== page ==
It’s all about being more than you expect.
More than a name, a symbol, or a role. It is I AM woman… Hear me roar! Hehe!
What good timing that I would write about the adventures (and misadventures) of being a women in the 21st century when the media is heavily focused on the recent comments of Sen. Arkin concerning women’s bodies.
In context of this media frenzy surrounding women, I recently watched a movie that looked at the identity of women in society. It is an unusual movie full of symbolism and more artistic than a boy meets girl story. There was a young woman character that really intrigued me because she was trying to cope with adolescence and her journey of becoming a woman.
She looks to the other women in the movie for guidance but they are so stuck in their own identity crises that she is over-looked. The women characters symbolize different roles of women in society: the successful professional, the intellectual scientist, the hopeful romantic, and the provocative stripper… almost like my favorite show Sex and the City!
Fortunately, there are many more roles for women that are not portrayed in the movie. There is also much more flexibility to shift and out of these roles to have an identity matrix. Thinking about the women in my life, they have dynamic and fluid identities to be a… DaughterSisterStudentLoverWifePartnerMotherWorkerColleagueAdvocateProfessionalMember and the list goes on and on. Often I have seen these roles as representation of the relationships that we have with family, friends, romance, school, work, church, recreation, and others.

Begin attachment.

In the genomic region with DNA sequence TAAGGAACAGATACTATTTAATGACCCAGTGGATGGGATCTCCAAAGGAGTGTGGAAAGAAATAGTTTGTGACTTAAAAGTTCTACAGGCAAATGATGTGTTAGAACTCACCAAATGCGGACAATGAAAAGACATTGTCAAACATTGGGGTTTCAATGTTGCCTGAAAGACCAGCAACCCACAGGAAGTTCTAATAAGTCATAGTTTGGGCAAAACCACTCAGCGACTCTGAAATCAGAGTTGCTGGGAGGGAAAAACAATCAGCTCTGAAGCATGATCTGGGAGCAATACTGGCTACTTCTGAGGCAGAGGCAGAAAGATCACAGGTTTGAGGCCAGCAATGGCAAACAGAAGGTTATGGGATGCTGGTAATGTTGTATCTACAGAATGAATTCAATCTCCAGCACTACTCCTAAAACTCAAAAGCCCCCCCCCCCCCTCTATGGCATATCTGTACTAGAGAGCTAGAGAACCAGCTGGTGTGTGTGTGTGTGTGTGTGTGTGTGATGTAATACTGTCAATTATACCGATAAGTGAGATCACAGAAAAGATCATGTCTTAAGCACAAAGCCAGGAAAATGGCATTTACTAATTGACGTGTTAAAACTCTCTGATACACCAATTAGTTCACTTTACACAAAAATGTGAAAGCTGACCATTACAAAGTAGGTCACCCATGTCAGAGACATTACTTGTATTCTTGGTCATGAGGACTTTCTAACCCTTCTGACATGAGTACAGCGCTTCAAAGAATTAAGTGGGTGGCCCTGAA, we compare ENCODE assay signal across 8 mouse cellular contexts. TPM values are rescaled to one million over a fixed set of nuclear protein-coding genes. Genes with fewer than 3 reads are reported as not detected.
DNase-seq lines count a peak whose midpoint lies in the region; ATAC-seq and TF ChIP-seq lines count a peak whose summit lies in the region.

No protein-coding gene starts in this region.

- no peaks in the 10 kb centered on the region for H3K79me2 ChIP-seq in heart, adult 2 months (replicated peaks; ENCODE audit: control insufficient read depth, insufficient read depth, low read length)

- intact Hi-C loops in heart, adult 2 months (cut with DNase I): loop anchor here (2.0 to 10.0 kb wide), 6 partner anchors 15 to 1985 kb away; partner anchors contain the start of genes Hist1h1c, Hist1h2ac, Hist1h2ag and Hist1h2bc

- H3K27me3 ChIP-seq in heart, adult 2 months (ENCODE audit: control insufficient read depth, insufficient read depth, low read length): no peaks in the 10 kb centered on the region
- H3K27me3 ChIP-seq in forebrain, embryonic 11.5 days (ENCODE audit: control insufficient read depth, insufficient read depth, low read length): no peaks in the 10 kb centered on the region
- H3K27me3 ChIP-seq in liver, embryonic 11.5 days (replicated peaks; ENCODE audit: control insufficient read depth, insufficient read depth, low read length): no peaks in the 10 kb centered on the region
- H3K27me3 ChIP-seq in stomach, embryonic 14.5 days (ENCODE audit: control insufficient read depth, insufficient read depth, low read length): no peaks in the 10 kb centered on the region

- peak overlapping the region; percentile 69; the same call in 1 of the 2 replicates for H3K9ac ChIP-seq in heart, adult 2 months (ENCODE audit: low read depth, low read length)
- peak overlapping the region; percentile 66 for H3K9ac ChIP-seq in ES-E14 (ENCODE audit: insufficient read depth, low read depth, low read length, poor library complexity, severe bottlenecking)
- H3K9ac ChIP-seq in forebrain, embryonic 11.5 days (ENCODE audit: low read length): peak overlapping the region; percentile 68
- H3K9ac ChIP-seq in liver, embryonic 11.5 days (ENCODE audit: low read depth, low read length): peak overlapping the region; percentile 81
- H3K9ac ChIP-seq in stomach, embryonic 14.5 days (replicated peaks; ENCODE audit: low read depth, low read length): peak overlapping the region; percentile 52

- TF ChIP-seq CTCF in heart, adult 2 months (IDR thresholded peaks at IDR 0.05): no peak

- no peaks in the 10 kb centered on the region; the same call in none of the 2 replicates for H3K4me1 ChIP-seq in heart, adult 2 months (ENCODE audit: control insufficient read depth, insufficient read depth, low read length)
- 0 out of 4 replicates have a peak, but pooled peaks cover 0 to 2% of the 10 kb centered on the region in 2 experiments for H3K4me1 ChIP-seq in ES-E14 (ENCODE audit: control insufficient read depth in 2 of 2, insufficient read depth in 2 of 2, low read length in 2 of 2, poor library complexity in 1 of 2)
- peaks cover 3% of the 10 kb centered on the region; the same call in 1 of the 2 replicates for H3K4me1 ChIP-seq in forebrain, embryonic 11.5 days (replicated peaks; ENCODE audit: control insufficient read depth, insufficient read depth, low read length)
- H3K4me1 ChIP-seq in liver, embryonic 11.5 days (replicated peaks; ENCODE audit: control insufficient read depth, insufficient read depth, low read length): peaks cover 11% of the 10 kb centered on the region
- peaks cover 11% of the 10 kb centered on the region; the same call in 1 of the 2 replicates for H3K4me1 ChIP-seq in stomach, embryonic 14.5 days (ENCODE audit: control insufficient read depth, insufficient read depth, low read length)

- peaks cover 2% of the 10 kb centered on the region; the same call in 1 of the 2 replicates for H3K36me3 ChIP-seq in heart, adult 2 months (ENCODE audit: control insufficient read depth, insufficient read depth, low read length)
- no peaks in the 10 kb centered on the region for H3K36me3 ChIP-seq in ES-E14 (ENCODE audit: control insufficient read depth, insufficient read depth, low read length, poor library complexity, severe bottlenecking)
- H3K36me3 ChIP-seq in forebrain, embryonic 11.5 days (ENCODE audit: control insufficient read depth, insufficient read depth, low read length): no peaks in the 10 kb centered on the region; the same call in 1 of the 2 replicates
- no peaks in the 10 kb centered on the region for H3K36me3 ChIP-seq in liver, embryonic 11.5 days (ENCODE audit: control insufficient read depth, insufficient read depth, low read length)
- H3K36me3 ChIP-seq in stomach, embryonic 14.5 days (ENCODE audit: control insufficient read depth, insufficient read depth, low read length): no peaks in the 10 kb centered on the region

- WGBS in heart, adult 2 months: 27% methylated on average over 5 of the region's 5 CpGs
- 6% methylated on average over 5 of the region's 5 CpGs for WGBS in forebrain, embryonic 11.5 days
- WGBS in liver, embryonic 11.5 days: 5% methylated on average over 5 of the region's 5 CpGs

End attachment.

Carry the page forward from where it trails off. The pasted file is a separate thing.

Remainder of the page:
Feminist and black liberation scholar bell hooks states that, “[Women] have resisted continued devaluation by countering the dominant stereotypes about us that prevail in white-supremacist capitalist patriarchy by decolonizing our minds. Here decolonization refers to breaking with the ways our reality is defined and shaped by the dominant culture and asserting our understanding of that reality, of our own experience (pg. 2).” In other words, women have utilized mass media such as this film and pop culture to offer different images of womanhood.
Yet, like this movie and other pop culture, women are typecast in rigid and static definitions of femininity. There’s Ellen DeGeneres, Toni Morrison, Missy Franklin, Jennifer Lopez, Audra McDonald, Meryl Streep, Snookie, Toni Cade Bambara, Angela Merkel, Gabby Douglas, Debbie Allen, Soledad O’Brien, the Teen moms, Whitney Houston, Sarah Jessica Parker, Kimora Lee Simmons, Queen Elizabeth, Margaret Cho, Paula Abdul, Beyonce, Sarah Palin, Anika Noni Rose, Diane Ravitch, Lady Gaga, Rachel Roy, Oprah, Taylor Swift, Suze Orman, the Girls Next Door, Maya Angelou, Gwyneth Paltrow, RuPaul, Adele, Jean Phinney, Tina Fey, Sandra Cisneros, Judge Judy, Nicki Minaj, Anna Freud, Alanis Morrisett, Sofia Vergara, Barbara Streisand, Connie Chung, Sally Fields, M.I.A, Paula Deen, Phylicia Rashad, Mia Michaels, Alice Walker, Karrine Steffans, Esperanza Spalding, Susan Lucci, Penelope Cruz, Jane Austen, Madea, Lisa Leslie, Housewives of Orange County, Michelle Obama, Kim Kardashian, Kristen Stewart, Alice Davis, Miley Cyrus, Diane Ravitch, Emma Stone, Shakira, Rachel Ray, Condoleeza Rice, Betsey Johnson, Nikki Giovanni, Mary Ainsworth, Laila Ali, Drew Gilpin Faust, Lindsay Lohan, Cathie Black, Michelle Rhee, Pamela Anderson, Yoko Ono, Ellen DeGeneres, The View, Billy Jean King, Hilary Clinton, Tyra Banks, Britney Spears, Sara Lawrence Lightfoot, Kathy Lee Gifford, Serena and Venus Williams, Barbara Walters, Marlee Maitlin, Madonna, Heidi Klum, Candis Cayne, Margaret Meade, Halle Berry, Omarosa Manigault-Stallworth, J.K. Rowling, Whoopi Goldberg, Angelina Jolie, Sonia Sotomayor, Scarlett Johansson, Rachel Maddow, Brittney Griner, bell hooks, etc. Most of these women are known for one talent or accomplishment. The public most often does not see that these and other women have diversified their images (esp. fame and fortune) in other areas to fulfill their work and dreams.